North Carolina Academy of Science (1982)
Intellectual freedom and the quality of science education in North Carolina, and the competency of future generations of North Carolinians to make wise decisions concerning science and technology, are being threatened by groups pressuring educators to present creationism as a scientifically viable alternative to evolution. Textbooks are being censored; authors, science teachers, and school boards are being intimidated; and science curricula are being modified in ways that accommodate nonscientific points of view and reject principles accepted by the scientific community.
The North Carolina Academy of Science strongly opposes any measure requiring or coercing public school educators either to include creationism in science curricula or to limit the inclusion of evolution in those same curricula. Principles and concepts of biological evolution are basic to the understanding of science. Students who are not taught these principles, or who hear creationism presented as a scientific alternative to them, will not be receiving an education based on modern scientific knowledge. Their ignorance about evolution will seriously undermine their understanding of the world and the natural laws governing it, and their introduction to creationism as "scientific" will give them false ideas about scientific methods and criteria. Yet we must give students who will face the problems of the 20th and 21st centuries the best possible education.
Creationists claim that biological evolution is a religious tenet; in fact it is one of the cornerstones of modern science. More than 50 years ago the North Carolina Academy of Science adopted a resolution declaring evolution an established law of nature, and since then extensive data have accumulated which further reinforce the confidence of the scientific community in the validity of evolution and help clarify the mechanisms through which evolution operates. Scientists agree that organisms now living on the earth are derived from preexisting organisms which, over long periods of time measured in billions of years, have changed from the simplest ancestors to the diverse and complex biota now in existence. Scientists further agree that there was a time when the earth was devoid of life, and that life developed through natural processes. The evidences supporting these conclusions are extensive, are drawn from many disciplines of science, and are mutually corroborative. They have withstood tests and searching criticism as rigorous as that to which any scientific principles have been subjected. No scientific hypothesis suggested as an alternative to evolution has succeeded in explaining relevant natural phenomena. Moreover, insights provided by evolutionary principles have been the basis for progress in the biological and biomedical sciences which has benefited mankind in many ways.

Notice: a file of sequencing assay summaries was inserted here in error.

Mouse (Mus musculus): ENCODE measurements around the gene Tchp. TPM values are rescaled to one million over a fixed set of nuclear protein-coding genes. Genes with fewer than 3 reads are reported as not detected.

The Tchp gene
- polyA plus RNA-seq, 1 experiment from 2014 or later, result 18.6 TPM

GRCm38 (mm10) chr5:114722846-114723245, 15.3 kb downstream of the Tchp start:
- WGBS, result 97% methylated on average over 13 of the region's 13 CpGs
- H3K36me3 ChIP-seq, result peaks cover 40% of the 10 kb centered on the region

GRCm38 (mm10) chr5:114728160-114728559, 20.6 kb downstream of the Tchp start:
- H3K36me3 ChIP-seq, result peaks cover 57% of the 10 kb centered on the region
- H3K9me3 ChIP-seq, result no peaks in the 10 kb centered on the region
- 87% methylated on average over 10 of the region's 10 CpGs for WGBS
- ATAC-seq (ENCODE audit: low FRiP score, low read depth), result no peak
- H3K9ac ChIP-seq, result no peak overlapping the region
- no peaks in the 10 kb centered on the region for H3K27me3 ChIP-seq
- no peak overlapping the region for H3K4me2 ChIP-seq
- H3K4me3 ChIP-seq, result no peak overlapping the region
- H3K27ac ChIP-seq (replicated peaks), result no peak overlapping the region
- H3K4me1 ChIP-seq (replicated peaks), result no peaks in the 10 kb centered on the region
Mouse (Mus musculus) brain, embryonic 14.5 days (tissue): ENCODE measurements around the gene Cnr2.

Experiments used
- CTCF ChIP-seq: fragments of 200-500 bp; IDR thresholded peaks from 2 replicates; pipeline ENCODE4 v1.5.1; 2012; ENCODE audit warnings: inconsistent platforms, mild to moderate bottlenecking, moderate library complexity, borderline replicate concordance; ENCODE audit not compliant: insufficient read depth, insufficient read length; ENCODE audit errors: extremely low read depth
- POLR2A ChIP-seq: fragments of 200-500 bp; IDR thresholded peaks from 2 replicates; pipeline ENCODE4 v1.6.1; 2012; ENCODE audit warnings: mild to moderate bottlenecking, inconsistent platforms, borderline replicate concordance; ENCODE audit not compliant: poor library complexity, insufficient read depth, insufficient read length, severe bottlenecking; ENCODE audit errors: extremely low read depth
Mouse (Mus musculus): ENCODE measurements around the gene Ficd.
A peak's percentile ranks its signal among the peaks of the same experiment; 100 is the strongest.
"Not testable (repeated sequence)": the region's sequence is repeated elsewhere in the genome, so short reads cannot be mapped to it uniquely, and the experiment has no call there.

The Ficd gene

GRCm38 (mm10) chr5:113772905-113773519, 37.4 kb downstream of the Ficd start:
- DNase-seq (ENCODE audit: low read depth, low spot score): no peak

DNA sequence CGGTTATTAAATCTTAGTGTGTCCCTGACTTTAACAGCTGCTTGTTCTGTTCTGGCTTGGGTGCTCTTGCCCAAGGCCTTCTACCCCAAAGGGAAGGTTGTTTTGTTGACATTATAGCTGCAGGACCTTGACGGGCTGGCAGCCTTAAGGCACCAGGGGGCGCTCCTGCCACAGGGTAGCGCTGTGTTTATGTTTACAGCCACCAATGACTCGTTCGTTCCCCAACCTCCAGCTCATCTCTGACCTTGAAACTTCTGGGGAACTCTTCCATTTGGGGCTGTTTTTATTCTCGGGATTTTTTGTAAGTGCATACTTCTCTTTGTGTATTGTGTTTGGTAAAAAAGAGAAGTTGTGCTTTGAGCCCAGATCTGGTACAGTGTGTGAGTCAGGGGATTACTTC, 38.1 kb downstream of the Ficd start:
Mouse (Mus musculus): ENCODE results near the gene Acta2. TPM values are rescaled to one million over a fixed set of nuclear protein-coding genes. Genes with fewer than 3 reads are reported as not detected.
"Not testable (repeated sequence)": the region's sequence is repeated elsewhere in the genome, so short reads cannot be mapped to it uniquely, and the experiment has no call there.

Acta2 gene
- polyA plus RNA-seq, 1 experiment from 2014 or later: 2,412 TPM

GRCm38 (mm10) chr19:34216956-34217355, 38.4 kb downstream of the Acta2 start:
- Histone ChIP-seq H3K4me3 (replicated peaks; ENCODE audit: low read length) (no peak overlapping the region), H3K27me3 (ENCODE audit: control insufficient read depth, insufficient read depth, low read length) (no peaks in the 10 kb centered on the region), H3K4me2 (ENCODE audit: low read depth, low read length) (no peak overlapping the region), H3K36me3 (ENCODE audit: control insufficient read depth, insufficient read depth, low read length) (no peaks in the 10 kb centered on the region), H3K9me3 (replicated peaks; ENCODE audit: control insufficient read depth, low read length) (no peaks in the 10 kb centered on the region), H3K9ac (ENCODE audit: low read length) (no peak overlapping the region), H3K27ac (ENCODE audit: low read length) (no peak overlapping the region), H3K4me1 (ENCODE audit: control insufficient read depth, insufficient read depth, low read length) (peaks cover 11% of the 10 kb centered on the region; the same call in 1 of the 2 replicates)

There are important questions remaining, of course, about how evolution operates. We have made progress in this area during the past century, but debates about evolutionary mechanisms still go on today. Some creationists, in an attempt to discredit the principles of evolution, have emphasized these disagreements between scientists about how evolution takes place. But such discussion is a normal part of how science works; fruitful controversy plays an important role in stimulating scientific investigation and furthering scientific knowledge. Debate about evolutionary mechanisms in no way undermines scientists' confidence in the reality of evolution, any more than disagreement about the behavior of subatomic particles would lead scientists to doubt the existence of atoms.
Creationists contend that creationism is a scientific theory and therefore a valid alternative to evolution. But to quote from a statement by the National Science Teachers Association, "The true test of a theory in science is threefold: (1) its ability to explain what has been observed; (2) its ability to predict what has not been observed; and (3) its ability to be tested by further experimentation and to be modified by the acquisition of new data." Viewed in the context of these criteria, creationism is not scientific. There should be opportunity for full discussion of such nonscientific ideas in appropriate forums, but they have no place in science classes. The content of science courses must meet scientific criteria; to require equal time for discussion of nonscience topics would destroy the integrity of science education.
Therefore, we the members of the North Carolina Academy of Science declare the following to be the position of the Academy on this issue:
The North Carolina Academy of Science strongly opposes the mandated inclusion of creationist views of origins in public school science classes. Furthermore, the Academy is strongly opposed to any mandated exclusion of the principles of evolution from public school instruction. We totally reject the concept, put forth by certain pressure groups, that evolution is itself a tenet of religion. And we assert that evolution is the only strictly scientific explanation for changes in the biota of the earth over time and for the existence and diversity of living organisms.